Castaway on the Moon (2009)
Castaway on the Moon is a hard film to write about. It’s kind of an odd-ball love story wrapped in a “stranded-on-a-deserted-island” premise. It’s Cast Away (2000) directed by an unhinged Michel Gondry with a South Korean bent. It shifts from whimsical to hysterical and veers off into all sorts of bizarre tangents but manages to pay-off at the end. Baffling and exhausting to keep up with at times, but at its core is a surprisingly moving story about the need to connect.
The film begins with Kim (Jung Jae-Yeong), a desperate man trying to evade his financial woes by jumping off the Seogang Bridge. Being the luckless man that he is, Kim’s suicide does not go according to plan. After taking the leap, he wakes up in on a tiny islet in which the city is visible but the only thing in his way is the Han River. What keeps Kim stranded on Bamseom island is the fact that he can’t swim, so he’s forced to adapt to his new environment. Scenes of Kim frantically trying to get himself rescued parallel how disconnected he is to society. We see Kim try in vain to get the attention of a tourist on a passing boat. He calls an ex-lover on his cell phone only to have her hang up on him. Even his “HELP” message written on the sand seems to go unnoticed.
On the opposite end of the spectrum, we are introduced to another character named Kim played by Ryeo-Won Jeong. Though not stranded on a deserted island, she’s just as equally closed in by her surroundings as the other Kim. She’s been a shut-in for 3 years, confining herself to a filthy room and barely willing to even peep out of her window. It’s only through happenstance that she spots the other Kim on the island while looking through the telephoto lens of her camera. She mistakes him for some sort of alien and slowly becomes obsessed with him.
It’s a shaky premise that threatens to crumble in its quirkiness, but thankfully director Hae-Jun Lee (Like a Virgin, 2006) skilfully balances the hijinx with an emotional heft that serves as the film’s ballast. Things such as Kim’s craving for jjajangmyun (A Chinese/Korean dish of noodles mixed in black bean sauce) and the series of events he goes through to get some on the island is played mostly for laughs, but it also comes to represent the character’s deep emotional tie to his old way of life. This ends up becoming a catalyst for the change his character eventually undergoes. The same can be said about the zany actions of the other Kim. At first, her obsession with taking pictures of the stranded Kim seems contrived and ridiculous, but it strangely takes on more resonance as it becomes the only method for her to overcome her own isolation.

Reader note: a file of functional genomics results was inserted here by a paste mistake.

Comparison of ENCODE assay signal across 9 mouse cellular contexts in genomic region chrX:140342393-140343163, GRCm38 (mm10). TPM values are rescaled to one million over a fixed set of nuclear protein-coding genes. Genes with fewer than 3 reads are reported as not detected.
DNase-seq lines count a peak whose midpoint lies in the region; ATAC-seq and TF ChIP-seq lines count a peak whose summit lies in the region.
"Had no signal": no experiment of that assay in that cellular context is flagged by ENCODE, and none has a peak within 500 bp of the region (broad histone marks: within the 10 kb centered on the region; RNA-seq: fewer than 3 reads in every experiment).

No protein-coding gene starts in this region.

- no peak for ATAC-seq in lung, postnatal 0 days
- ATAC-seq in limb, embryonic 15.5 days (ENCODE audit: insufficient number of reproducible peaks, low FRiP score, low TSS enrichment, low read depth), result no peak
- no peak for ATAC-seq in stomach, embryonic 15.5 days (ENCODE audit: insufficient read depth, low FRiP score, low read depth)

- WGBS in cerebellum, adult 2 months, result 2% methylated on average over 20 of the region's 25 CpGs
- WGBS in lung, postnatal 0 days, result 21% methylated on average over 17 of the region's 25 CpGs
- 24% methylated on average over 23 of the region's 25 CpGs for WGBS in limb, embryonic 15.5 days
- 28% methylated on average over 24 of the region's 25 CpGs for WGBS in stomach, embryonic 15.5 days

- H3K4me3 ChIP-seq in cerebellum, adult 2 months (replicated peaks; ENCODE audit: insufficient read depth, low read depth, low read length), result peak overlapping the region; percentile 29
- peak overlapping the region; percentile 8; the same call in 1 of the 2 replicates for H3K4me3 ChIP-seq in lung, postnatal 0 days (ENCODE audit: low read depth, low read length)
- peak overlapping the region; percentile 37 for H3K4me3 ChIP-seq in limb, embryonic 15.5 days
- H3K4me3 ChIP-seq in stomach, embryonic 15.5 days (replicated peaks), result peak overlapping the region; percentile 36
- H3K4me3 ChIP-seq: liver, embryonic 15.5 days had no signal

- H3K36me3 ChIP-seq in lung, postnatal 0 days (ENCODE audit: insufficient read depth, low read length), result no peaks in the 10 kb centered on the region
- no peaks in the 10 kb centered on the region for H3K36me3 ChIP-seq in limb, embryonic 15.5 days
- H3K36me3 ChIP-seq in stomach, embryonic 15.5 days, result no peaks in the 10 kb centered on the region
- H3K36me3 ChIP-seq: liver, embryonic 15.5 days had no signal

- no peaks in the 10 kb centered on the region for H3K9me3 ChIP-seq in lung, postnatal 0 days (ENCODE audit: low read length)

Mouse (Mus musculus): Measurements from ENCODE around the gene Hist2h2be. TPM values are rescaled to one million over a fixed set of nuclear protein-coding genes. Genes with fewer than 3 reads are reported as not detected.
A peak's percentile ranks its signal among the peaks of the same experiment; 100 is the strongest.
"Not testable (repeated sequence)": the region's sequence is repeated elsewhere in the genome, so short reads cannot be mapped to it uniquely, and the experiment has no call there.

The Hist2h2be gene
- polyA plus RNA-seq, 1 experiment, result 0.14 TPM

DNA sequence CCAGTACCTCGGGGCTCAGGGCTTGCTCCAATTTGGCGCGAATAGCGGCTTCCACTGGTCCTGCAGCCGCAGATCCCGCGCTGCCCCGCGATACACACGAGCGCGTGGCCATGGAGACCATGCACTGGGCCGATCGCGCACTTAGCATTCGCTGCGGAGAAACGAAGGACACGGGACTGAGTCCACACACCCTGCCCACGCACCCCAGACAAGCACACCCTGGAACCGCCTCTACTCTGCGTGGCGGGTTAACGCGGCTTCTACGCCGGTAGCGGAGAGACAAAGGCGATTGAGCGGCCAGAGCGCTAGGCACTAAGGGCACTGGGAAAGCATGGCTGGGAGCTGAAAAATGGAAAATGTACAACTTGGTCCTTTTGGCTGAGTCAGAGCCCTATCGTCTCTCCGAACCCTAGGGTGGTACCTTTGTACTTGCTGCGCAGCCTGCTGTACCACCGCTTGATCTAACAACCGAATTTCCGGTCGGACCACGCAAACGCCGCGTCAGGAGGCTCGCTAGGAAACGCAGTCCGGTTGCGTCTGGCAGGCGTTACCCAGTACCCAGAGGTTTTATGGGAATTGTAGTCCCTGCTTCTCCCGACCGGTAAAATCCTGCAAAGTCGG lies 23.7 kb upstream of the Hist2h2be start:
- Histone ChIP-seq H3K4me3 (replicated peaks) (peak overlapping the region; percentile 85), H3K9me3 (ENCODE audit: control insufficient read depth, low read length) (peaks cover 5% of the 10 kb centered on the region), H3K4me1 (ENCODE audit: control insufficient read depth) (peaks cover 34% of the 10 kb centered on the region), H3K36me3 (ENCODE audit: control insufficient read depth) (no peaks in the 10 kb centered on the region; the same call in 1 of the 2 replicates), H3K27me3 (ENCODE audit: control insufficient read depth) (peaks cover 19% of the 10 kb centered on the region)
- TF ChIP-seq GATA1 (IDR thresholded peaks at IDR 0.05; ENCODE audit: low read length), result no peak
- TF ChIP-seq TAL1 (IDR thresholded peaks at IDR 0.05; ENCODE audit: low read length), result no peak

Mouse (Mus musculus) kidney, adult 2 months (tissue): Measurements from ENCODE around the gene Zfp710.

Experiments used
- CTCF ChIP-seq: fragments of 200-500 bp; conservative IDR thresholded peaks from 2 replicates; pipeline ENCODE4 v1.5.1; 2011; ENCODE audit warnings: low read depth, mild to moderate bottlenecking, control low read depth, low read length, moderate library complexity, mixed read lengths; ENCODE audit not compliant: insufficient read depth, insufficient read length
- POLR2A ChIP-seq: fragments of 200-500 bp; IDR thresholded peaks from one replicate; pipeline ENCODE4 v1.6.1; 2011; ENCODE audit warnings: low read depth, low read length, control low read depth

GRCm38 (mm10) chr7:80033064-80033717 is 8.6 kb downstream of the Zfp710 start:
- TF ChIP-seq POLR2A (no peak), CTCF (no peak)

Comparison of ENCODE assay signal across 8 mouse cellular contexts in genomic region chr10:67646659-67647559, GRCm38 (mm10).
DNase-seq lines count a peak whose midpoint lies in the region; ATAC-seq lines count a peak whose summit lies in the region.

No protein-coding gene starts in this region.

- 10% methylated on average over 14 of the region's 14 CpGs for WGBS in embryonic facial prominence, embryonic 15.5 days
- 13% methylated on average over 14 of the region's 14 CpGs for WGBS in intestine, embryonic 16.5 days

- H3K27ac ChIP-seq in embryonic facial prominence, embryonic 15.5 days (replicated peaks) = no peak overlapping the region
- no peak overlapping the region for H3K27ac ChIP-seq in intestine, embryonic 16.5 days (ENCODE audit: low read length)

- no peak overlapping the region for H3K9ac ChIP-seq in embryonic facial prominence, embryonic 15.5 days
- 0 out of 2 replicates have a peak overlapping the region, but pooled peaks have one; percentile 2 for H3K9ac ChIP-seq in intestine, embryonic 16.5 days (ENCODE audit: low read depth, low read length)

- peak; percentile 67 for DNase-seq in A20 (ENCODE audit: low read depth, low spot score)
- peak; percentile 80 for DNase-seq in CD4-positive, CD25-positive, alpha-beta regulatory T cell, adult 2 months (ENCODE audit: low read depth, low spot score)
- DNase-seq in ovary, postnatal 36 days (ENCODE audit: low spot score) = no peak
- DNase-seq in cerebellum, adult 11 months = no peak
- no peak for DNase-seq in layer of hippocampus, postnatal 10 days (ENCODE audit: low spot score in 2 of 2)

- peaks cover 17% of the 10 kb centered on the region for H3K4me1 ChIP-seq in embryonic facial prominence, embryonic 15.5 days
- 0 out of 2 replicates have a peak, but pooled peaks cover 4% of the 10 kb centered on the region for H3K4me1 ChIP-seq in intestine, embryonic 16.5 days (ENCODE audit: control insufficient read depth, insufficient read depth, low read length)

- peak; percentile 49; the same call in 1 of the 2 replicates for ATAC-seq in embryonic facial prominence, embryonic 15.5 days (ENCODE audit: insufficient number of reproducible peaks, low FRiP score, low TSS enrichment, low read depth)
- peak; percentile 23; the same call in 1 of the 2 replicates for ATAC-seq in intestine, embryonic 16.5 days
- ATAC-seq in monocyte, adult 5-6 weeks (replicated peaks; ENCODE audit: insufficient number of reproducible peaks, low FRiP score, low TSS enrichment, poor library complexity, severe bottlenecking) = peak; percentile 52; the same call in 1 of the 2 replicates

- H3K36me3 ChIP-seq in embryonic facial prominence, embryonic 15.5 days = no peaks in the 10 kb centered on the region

By the time the film reaches its emotional ending, both Kims have changed and aren’t stuck in the same rut as they were before. Together, both characters have gone through a wild but cathartic experience that’s genuinely affecting. As the water settles and new possibilities wash ashore, the message written in the sand is ultimately an optimistic one.
David Lam is many things. Playwright, film sponge, casual blogger, illustrator, photographer and overall purveyor of excellence. He spent many years in a Buddhist monastery where he mastered the art of the one finger handstand. He and Haruki Murakami are good friends and are often spotted running together. He occasionally writes for the Toronto JFilm Pow-Wow and Exiled Film Reviews.